4. expected to be an "add on" treatment, especially with partial seizures or partial seizures that become generalized
  5. 21 cases of aplastic anemia reported
  6. dose begins at 1200mg/day, in 3-4 divided doses

  DRUG INTERACTIONS with felbatol:
  --increases the blood levels of phenytoin (Dilantin) and valproic acid (Depakote/Depakene) in patients on multiple therapies
  --currently under restricted use--seemed to cause catastrophic drop in white blood count, requiring weekly blood work--available, but not for everyone with seizures!

  B. NEURONTIN (gabapentin)
  1. Primary use in epilepsy
   a. Neurontin was approved in December 1993 as an anticonvulsant, chemically unrelated to any other anticonvulsant marketed.  It is only approved in the US for the treatment of patients with seizure disorders.
   b. During initial clinical trials, 2074 patients were studied(for anticonvulsant activity)

  2. Other uses
   a. migraine
   b. bipolar disorder management
   As of journal searches through 1997, there are no systematic studies that establish the safety or efficacy of Neurontin as a treatment for people with mood disorders (bipolar, unipolar, et al).  Such studies are in the planning stages, however.

  3. Actions on the body
  Unknown!  It is structurally related to GABA (gamma amino butyric acid), but does not interact with GABA receptors.

  4. Indications “Official” –for “add on” treatment of incompletely responsive epilepsy

  5. The “Unofficial Indications”
   a. Neurontin has been successful in controlling the mixed bipolar states in patients not adequately controlled by Tegretol (carbamazepine) and Depakote (valproic acid); it also seems to have a greater antianxiety and antiagitation potency than either Tegretol or Depakote.  It has been effective in about 2/3 of patients with bipolar mood disorders that have not responded to lithium or other mood stablilizers.

   b. Other conditions may be responsive, but presently it is being used in psychiatric circles for those patients who have had unsuccessful treatment with other standard therapies.

  6. Dosage
   a. For epilepsy “add on” therapy: 900-1800mg/day, in divided doses

   b. For bipolar disorder, 300mg/day initiation, usually at bedtime, with dose increases every 3 to 5 days; the standard dosage range has been 600-4800mg/day for this therapy; up to 1 month may elapse before the drug seems to “kick in”

  7. Side effect profile
   The side effects most often associated with discontinuation of gabapentin are sleepiness (1.2%), unsteadiness (0.8%), fatigue (0.6%), nausea and/or vomiting (0.6%), and dizziness (0.6%).

   Psychiatric side effects at doses used to treat bipolar disorders are depersonalization, induction of mania, agitation, paranoia, and changes in libido.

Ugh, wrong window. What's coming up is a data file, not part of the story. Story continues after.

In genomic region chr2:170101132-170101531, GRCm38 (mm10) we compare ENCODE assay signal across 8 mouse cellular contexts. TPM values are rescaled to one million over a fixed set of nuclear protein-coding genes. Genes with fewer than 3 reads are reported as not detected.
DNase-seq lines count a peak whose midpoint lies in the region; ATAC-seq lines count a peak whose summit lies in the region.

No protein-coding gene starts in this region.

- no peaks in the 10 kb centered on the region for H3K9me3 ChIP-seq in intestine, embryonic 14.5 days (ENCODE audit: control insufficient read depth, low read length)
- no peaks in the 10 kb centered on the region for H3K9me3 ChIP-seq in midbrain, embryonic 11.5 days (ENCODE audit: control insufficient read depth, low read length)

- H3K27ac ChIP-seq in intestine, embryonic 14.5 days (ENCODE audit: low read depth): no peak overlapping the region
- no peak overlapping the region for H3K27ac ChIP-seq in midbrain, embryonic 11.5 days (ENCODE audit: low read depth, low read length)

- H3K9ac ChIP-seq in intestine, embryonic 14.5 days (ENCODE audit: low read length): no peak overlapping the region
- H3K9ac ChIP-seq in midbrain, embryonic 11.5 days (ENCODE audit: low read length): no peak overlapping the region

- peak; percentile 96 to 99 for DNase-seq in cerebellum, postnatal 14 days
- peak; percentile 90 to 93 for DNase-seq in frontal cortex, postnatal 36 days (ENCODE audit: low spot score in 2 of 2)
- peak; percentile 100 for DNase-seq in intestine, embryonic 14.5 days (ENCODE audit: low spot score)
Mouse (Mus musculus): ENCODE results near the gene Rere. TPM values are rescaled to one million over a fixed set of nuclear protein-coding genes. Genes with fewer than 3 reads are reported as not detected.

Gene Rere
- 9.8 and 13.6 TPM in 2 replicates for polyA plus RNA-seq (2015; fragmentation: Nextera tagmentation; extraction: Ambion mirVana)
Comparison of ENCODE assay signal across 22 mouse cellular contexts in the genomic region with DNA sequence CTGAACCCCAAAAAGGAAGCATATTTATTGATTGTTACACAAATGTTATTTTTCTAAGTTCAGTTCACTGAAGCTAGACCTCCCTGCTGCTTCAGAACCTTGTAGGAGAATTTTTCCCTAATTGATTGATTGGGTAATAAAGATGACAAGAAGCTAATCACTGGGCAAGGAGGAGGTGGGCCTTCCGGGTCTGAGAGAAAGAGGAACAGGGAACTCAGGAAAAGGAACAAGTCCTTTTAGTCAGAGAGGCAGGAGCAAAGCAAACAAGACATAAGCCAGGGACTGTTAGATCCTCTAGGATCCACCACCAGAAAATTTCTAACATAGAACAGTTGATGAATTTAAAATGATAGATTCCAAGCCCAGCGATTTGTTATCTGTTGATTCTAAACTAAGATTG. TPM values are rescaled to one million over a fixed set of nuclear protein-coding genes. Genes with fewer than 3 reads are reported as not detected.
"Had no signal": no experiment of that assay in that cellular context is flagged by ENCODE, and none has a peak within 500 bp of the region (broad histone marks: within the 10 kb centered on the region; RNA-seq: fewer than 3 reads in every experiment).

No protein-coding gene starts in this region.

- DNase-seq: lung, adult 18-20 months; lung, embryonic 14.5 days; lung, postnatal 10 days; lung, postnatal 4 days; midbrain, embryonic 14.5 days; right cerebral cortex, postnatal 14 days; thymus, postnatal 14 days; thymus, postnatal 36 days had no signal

Alcohol may increase the severity of any of these side effects.

  8.  Drug interactions –
  It is recommended that antacids containing aluminum or magnesium not be given within 2 hours of administering a dose of Neurontin

  In addition, there is a slight increase in Neurontin levels when a patient is taking Tagamet (cimetidine), regardless of dose.  While this is not considered clinically significant, there are other H2 antagonists on the market (Pepcid, Axid, Zantac) that can be given without this interaction.

  Neurontin does not cause interactions with Dilantin (phenytoin), phenobarbital, Tegretol (carbamazepine), or Depakote (valproic acid) (these chemical names are driving the spell-check on this computer crazy, by the way)

  9. Labs and overdosage
   --Blood levels for monitoring therapy are considered unnecessary
   However, before Neurontin is used for psychiatric purposes, the patient should have a thorough medical evaluation, including blood and urine tests, to rule out any medical condition, such as a thyroid disorder, that may exacerbate or cause a mood disorder.
   -- Up to 49gm (that’s 122 ½  400mg capsules) were taken in an overdose attempt; patient recovered with “supportive therapy”


 OTHER DRUGS FOR EPILEPSY
 C. Other New Drugs for epilepsy
  1. lamotrigine (Lamictal, December 1994)
    --works on sodium channels to "stabilize neural membranes"
       a. adjunctive therapy for partial seizures in adults; may be useful for generalized tonic-clonic, absence, atypical absence, and myoclonic seizures (unlabeled uses)
       b. 10% of patients develop a rash (0.3% of patients during initial tests had to be hospitalized)
       c. coadministration of valproic acid (Depakote) has even made this rash life-threatening (ie toxic epidermal necrolysis, angioedema); the drug binds to melanin
       d. 20 sudden, unexplained deaths during premarketing development among 4700 patients